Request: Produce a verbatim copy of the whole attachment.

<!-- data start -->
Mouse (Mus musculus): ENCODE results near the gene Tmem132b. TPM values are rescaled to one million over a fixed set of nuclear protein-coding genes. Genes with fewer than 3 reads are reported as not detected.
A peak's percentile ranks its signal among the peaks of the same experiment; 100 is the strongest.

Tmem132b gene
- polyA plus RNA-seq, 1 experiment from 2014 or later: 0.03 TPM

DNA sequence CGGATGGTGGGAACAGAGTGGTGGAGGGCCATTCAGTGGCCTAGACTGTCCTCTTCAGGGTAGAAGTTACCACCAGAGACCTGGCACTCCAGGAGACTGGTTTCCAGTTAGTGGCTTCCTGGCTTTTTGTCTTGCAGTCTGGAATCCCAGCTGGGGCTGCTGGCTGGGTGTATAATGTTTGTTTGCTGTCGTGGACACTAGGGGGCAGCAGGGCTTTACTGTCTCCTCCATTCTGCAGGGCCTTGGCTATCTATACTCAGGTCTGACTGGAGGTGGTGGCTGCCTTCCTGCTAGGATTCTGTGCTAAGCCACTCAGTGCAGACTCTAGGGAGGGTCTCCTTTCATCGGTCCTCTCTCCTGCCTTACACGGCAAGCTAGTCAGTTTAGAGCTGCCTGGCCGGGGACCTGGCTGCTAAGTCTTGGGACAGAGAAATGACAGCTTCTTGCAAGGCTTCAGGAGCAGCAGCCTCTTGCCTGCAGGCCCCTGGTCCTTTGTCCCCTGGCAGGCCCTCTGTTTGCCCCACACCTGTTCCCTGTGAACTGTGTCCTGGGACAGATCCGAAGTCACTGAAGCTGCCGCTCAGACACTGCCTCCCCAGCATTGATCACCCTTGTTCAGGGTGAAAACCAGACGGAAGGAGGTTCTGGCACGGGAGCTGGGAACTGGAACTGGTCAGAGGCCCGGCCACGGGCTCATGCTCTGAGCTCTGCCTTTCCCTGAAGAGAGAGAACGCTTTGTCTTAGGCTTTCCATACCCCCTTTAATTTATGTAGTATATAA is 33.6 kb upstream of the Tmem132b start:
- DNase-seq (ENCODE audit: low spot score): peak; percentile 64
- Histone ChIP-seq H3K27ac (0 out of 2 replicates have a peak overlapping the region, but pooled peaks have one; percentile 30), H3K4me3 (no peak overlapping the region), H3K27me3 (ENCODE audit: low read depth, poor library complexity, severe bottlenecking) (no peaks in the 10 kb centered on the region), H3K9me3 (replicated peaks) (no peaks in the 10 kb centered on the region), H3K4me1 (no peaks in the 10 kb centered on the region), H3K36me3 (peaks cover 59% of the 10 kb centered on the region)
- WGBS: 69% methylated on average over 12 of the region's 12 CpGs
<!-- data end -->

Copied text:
Mouse (Mus musculus): ENCODE results near the gene Tmem132b. TPM values are rescaled to one million over a fixed set of nuclear protein-coding genes. Genes with fewer than 3 reads are reported as not detected.
A peak's percentile ranks its signal among the peaks of the same experiment; 100 is the strongest.

Tmem132b gene
- polyA plus RNA-seq, 1 experiment from 2014 or later: 0.03 TPM

DNA sequence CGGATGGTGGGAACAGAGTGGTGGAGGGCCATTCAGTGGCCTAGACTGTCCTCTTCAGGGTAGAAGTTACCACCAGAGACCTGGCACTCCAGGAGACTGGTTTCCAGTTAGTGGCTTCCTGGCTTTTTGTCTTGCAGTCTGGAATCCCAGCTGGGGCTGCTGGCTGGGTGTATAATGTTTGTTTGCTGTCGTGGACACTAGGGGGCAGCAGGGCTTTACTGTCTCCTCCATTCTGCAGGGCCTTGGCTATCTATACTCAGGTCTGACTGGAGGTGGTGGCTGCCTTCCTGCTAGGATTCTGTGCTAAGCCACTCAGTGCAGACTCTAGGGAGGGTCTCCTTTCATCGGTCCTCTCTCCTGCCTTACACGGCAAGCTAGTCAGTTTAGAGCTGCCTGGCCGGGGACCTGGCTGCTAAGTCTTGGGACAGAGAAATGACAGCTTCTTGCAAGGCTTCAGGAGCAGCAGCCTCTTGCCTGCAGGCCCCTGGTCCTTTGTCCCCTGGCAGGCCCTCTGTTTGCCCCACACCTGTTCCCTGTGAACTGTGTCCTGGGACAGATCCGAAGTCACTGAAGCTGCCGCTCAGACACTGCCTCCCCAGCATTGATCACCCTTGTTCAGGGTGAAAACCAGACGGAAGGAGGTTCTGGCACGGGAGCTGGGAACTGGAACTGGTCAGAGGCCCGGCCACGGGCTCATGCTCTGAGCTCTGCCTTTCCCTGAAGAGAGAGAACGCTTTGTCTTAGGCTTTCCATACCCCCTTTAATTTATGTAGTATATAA is 33.6 kb upstream of the Tmem132b start:
- DNase-seq (ENCODE audit: low spot score): peak; percentile 64
- Histone ChIP-seq H3K27ac (0 out of 2 replicates have a peak overlapping the region, but pooled peaks have one; percentile 30), H3K4me3 (no peak overlapping the region), H3K27me3 (ENCODE audit: low read depth, poor library complexity, severe bottlenecking) (no peaks in the 10 kb centered on the region), H3K9me3 (replicated peaks) (no peaks in the 10 kb centered on the region), H3K4me1 (no peaks in the 10 kb centered on the region), H3K36me3 (peaks cover 59% of the 10 kb centered on the region)
- WGBS: 69% methylated on average over 12 of the region's 12 CpGs